Connecticut College Magazine · Summer 2004


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A Matter of Honor

A Matter of Honor
Connecticut Superior Court judges (from left) Lynda Munro ’76, Robin Wilson ’82 and Nina Elgo ’84.

Three alumni judges wield the gavel in Connecticut Superior Court

Listening closely, thinking carefully, making sure that everyone receives respect and fair treatment — that is the daily work of Nina Elgo ’84, Robin Wilson ’82 and Lynda Batter Munro ’76.

All are judges on the Connecticut Superior Court; all love their work, and all say that Connecticut College prepared them well for that work, not only by stretching their minds but also by shaping their ideas about what is fair, just and right.
“The law and the legal system are about resolving conflicts fairly,” says Nina Elgo, who received her J.D. degree from Georgetown University Law Center. “You’re dealing with people’s lives. You’re always testing the law, attempting to clarify how it was meant to be applied to the individuals and the circumstances before you.” A judge must see the bigger picture, she says, and must exercise common sense along with sound legal thinking.

Until she was named to the court this past spring, Elgo was an attorney in the Connecticut Attorney General’s office, handling cases of child abuse and neglect. Those cases, which implicated many other areas of the law, provided a good background for her current assignment, hearing criminal cases in Hartford. She lives in West Hartford with her husband and their daughter.

At CC, where she was a government major, she gained not only critical thinking skills but also an understanding of her own values. “It’s not only intellectual skills that matter; it’s character, and the quality of your relationships with others. It matters so much that you treat everyone with respect.”

As a new judge, she finds it “satisfying and stimulating” to learn from experienced colleagues of many different backgrounds and specialties who are generous with their time and expertise. She also greatly appreciates the education program for judges, which is headed by Munro.

For Robin Wilson, “allowing people to have their say in court” is the most important part of her job. “I may be tough,” she says, “but I’m fair. I listen very carefully.”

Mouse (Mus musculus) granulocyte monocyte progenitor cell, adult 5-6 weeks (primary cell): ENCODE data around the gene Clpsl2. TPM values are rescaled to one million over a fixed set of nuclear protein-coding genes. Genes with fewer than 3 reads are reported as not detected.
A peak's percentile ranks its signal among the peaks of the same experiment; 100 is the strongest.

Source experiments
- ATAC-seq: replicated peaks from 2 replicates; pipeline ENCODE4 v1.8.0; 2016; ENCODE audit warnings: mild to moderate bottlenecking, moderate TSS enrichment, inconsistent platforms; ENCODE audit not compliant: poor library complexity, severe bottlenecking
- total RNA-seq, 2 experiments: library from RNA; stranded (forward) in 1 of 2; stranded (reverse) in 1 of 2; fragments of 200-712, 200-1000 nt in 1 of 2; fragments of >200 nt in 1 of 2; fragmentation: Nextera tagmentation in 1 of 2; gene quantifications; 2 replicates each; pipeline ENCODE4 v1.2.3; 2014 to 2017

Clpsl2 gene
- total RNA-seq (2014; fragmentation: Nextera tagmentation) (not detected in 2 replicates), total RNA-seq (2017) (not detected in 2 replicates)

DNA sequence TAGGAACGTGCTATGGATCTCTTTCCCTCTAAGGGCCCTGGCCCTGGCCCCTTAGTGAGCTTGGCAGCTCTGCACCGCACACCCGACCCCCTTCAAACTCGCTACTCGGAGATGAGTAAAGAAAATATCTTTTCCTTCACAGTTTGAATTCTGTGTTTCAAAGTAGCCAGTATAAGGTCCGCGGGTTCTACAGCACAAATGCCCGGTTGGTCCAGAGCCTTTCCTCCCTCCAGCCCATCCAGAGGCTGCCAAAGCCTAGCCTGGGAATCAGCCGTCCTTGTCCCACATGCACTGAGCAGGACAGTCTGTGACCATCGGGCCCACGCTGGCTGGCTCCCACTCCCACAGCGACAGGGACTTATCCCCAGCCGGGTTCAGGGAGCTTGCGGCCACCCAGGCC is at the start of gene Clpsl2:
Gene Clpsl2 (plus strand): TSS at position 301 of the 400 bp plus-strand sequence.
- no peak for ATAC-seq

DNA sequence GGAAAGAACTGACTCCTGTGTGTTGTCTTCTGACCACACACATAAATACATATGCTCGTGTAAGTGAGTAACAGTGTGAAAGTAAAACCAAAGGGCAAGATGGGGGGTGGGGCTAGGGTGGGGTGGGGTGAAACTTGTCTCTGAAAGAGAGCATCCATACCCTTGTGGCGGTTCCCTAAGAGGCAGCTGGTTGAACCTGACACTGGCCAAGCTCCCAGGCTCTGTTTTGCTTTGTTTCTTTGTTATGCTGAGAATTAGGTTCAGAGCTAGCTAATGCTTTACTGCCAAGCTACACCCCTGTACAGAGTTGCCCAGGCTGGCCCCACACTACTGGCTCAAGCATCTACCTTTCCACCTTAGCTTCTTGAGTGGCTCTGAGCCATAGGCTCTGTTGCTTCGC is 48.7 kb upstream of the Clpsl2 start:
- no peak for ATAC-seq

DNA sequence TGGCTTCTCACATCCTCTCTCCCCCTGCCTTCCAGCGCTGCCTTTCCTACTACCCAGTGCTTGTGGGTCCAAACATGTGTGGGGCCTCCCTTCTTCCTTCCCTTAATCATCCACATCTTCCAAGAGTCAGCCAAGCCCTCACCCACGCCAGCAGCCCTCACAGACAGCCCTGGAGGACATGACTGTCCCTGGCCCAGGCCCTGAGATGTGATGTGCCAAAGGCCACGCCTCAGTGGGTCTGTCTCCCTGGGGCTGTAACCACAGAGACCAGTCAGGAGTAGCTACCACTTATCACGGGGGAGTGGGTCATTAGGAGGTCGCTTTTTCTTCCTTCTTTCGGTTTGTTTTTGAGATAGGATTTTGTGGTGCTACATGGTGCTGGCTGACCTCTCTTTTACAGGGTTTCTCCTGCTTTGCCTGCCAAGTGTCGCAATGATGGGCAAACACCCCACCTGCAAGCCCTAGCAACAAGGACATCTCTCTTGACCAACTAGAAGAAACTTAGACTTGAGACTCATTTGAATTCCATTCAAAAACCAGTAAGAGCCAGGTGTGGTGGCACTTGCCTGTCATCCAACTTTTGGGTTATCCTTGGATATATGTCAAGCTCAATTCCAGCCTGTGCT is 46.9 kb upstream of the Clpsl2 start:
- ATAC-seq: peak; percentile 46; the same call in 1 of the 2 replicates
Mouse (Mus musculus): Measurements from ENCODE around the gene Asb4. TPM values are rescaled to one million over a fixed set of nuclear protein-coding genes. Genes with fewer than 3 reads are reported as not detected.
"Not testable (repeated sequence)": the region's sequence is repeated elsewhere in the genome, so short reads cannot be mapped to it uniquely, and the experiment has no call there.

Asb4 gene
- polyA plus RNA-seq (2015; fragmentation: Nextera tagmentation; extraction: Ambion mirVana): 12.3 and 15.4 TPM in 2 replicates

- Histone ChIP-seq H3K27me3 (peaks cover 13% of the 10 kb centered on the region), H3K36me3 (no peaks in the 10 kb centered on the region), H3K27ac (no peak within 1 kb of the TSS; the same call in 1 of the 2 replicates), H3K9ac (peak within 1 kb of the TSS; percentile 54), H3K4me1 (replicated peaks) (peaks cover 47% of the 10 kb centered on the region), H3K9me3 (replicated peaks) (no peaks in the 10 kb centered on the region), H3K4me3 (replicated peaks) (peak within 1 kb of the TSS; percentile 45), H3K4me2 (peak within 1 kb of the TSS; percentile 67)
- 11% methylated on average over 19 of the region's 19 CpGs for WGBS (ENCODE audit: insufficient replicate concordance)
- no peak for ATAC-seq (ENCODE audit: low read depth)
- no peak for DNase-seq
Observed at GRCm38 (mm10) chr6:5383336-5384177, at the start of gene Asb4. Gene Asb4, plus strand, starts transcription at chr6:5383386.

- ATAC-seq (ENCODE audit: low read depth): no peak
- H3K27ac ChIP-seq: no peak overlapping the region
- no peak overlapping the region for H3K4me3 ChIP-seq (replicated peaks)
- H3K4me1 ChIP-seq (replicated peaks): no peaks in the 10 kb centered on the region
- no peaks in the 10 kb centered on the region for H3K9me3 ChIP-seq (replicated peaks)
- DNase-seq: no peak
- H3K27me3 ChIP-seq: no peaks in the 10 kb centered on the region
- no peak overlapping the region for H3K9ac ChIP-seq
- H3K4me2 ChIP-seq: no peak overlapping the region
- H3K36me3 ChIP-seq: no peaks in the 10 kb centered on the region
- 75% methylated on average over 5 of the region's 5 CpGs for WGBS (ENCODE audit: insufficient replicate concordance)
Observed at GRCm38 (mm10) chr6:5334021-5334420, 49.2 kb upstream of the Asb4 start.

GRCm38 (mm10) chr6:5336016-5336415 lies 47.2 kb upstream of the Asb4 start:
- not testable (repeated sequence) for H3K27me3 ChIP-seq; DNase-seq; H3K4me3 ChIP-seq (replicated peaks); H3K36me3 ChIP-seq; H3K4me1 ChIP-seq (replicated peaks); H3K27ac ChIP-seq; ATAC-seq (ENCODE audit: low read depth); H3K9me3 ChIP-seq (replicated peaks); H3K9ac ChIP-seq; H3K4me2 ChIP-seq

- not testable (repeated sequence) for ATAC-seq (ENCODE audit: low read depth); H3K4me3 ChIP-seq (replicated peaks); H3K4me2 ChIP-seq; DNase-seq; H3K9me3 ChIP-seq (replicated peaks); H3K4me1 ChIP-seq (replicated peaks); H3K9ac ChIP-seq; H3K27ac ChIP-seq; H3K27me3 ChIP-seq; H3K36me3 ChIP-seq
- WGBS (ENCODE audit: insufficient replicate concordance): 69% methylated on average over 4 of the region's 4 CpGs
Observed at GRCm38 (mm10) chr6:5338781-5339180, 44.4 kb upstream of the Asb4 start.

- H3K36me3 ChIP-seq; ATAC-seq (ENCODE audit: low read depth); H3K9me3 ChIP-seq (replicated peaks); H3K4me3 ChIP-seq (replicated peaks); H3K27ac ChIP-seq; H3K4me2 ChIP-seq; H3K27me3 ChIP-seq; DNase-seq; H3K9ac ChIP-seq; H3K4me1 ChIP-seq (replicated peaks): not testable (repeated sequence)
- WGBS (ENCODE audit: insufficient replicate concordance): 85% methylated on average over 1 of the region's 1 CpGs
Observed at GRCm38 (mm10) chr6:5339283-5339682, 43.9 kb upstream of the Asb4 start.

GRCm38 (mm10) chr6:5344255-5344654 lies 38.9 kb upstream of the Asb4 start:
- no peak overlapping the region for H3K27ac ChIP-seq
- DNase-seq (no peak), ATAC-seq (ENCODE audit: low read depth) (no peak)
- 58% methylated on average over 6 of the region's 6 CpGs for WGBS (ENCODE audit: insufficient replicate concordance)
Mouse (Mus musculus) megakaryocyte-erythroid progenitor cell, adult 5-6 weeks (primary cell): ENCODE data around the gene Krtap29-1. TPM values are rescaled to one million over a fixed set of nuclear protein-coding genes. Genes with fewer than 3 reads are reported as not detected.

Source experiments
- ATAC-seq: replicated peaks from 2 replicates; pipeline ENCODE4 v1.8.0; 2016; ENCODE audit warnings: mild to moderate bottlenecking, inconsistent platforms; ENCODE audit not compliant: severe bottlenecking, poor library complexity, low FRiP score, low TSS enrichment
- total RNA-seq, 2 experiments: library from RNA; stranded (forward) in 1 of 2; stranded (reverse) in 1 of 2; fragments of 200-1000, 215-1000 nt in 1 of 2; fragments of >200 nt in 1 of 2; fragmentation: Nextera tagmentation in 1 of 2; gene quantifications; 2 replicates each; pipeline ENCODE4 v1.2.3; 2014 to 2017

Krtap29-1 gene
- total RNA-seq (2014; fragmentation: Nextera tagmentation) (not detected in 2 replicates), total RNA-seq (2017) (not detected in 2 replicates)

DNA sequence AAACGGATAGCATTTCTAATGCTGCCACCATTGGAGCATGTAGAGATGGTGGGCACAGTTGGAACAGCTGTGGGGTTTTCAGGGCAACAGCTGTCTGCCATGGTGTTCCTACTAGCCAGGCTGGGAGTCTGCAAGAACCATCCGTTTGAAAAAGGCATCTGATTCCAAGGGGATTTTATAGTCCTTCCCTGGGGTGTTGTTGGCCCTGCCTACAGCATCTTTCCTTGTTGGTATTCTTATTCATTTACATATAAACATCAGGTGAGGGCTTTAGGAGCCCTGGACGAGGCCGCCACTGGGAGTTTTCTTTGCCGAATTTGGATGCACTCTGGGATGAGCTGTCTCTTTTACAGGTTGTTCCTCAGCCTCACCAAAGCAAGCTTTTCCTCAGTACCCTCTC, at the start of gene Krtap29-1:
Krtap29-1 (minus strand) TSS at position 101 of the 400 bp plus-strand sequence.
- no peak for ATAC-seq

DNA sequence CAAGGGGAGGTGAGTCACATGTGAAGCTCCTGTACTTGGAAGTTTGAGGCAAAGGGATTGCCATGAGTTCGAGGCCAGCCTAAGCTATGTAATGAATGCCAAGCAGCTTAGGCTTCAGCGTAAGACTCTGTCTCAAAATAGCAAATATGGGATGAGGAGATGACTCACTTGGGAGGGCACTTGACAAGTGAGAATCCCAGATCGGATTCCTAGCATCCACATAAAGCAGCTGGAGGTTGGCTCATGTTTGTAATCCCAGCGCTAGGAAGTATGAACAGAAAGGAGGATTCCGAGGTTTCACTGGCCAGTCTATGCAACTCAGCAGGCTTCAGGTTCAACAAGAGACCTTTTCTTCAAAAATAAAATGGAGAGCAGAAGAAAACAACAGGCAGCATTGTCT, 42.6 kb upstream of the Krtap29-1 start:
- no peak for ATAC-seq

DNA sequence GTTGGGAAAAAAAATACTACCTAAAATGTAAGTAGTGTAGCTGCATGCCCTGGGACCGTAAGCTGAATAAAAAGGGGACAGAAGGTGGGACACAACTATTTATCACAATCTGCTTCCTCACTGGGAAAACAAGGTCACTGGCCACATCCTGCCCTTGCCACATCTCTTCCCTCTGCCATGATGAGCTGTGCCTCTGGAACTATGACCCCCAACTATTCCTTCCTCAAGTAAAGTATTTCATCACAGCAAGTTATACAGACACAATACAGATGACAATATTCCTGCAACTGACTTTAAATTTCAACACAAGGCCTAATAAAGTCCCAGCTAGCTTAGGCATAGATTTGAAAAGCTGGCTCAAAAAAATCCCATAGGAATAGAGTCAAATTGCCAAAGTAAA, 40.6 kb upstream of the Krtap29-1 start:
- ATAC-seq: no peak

She has a master’s of law degree (L.L.M.) from New York University as well as a J.D. degree from Northeastern University School of Law. After working as an assistant attorney general for the Connecticut Attorney General’s office for eight years, she was appointed a workers’ compensation commissioner by Governor Lowell P. Weicker in 1994. In 2003, she was named to the court (and promptly became another eager participant in the court education program). She lives in New Haven, where she grew up, and is assigned to the Norwalk court.

“I’m hearing cases in different areas of the law,” she says, adding that she often finds herself saying, “Oh, I can’t wait to research that issue.”
She majored in government at CC, served on the Judiciary Board, and is guided by a particular J-Board experience. “I carry that with me to this day,” she says. “We had to make a decision to expel a student — a popular student. It was an unpopular decision.” She learned: “You have to listen to both sides to come to a decision that needs to be made. A fair and just decision is not always a popular one.”

“Conn prepares you with analytical skills,” she adds. “You can live with a decision, knowing you’ve done your best.”

Munro, who entered private practice after graduating from Case Western Reserve University School of Law, has served on the court since 1994 — and still feels that “sitting in judgment of people is a pretty fearsome responsibility.” A member of the CC Alumni Board of Directors, she serves in New Haven and lives in Bethany with her husband and their daughter.

“To treat people fairly — that’s the good and proper ideal,” she says. People who come before a judge must feel “that whatever their problems, they were listened to and adjudicated fairly.” Some problems, she adds, arise from human nature; others are intellectually complicated. To ably handle both, a judge needs to be adaptable.
As education chair of the Judicial Branch, she develops and supervises continuing education programs for the trial court bench. “Superior Court judges in Connecticut must have knowledge in all areas of the law,” she notes, so the program helps judges to learn about any area that may initially be unfamiliar, or to explore some area in depth. “There’s an art to judging; we offer opportunities for judges to grow.”

Munro, who majored in history and American studies, says that her liberal arts education gave her “the tools to explore whatever comes along.” Important to her growth, she says, was “the sense, at Conn, that every person has a responsibility to the whole community. With its honor code, and its system of mutual respect, Conn was a good foundation” for the work of the court.

— Carolyn Battista

Connecticut College Magazine

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